This lively and piquant little book, from the pen of Judge Haliburton, embodies a dedication, a preface, and twenty-eight letters. The dedication is “to the Right Honorable Lord John Russell,” and is a piece of biting satire as well as capital burlesque. Sam Slick, or Judge Haliburton, whichever the reader pleases, very candidly informs his lordship that he is selected as Mecœnas, not on account of his quick perception of the ridiculous, or his powers of humor, but solely on account of the very extensive patronage at his disposal. “Your lordship,” says our writer, “is a colonial minister, and I am a colonial author; the connexion between us, therefore, in this relation, is so natural, that this work has not only a claim to your protection, but a light to your support. All the world will say that it is in vain for the whig ministry to make protestations of regard for the colonies, when the author of that lively book, ‘The Letter Bag of the Great Western, remains in obscurity in Nova Scotia, languishing for want of timely patronage; and posterity, that invariably does justice, (although it is unfortunately rather too late, always) will pronounce that you failed in your first duty, as protector of colonial literature, if you do not do the pretty upon this occasion.” After a number of sly thrusts, the dedicator thus concludes — “It does not become me, my lord, to say what I do expect for myself; but if the office of distributor of honors and promotions among colonists, is vacant, as there are no duties to perform, and the place is a sinecure, it would suit me uncommonly well, and afford me leisure to cultivate talents that are extremely rare among the race of officials.”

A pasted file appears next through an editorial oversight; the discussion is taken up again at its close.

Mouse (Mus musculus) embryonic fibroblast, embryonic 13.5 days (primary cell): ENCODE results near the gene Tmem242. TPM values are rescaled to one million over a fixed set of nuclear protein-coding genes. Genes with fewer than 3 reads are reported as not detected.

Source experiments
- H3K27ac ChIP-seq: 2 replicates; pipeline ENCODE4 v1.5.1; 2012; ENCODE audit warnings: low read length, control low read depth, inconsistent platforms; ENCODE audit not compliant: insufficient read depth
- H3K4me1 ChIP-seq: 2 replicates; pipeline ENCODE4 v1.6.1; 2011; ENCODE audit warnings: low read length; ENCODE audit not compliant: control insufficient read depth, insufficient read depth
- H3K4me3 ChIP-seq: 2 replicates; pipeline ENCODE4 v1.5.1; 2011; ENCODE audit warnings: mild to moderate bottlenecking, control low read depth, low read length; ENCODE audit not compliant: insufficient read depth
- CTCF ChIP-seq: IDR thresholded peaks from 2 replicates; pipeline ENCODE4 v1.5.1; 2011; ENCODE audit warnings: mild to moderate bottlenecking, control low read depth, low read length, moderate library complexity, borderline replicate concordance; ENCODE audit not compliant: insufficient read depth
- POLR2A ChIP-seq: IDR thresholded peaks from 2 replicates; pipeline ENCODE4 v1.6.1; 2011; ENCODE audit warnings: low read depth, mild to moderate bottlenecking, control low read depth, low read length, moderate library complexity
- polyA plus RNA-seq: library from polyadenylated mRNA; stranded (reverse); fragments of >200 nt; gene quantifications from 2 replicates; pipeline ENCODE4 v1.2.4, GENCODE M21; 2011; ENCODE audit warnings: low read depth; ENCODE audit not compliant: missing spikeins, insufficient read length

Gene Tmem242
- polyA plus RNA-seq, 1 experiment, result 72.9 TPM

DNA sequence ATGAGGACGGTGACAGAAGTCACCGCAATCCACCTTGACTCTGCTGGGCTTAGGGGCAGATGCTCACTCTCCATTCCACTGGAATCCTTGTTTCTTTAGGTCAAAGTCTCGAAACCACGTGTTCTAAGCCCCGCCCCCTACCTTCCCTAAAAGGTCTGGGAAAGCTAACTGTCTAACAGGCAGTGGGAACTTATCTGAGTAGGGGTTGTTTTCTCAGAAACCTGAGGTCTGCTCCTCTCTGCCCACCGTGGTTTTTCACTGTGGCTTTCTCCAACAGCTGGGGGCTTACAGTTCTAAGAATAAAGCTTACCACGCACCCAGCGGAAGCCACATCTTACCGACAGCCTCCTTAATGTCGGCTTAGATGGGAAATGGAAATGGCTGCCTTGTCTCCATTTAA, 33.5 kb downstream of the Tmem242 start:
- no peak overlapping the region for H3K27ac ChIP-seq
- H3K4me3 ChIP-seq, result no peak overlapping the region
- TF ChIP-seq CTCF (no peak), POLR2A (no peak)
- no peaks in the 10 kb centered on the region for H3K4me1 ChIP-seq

In the preface, the judge, after acknowledging that his coming into possession of the Letter Bag of the Great Western, and perusing its contents, are circumstances of a somewhat unaccountable nature, declines giving any information upon the subject, but refers the inquisitive reader to Spring Rice. “Ask Spring Rice,” he says, “who is a frank man.” The letters themselves are varied in every respect but one — that of a broad, an excessively broad, burlesque. They are supposed to be written by all kinds of odd characters, and are somewhat entertaining. In our last number we were enabled, through the kindness of Messrs, Lea and Blanchard, to give our readers an excellent specimen, in “The Journal of an Actress” — a quiz upon Fanny Kemble. The rest are equally good, some better. A “Letter from a Traveller before he has travelled,” is a farcical affair, satirizing the Trollope and Marryatt race. [page 153:]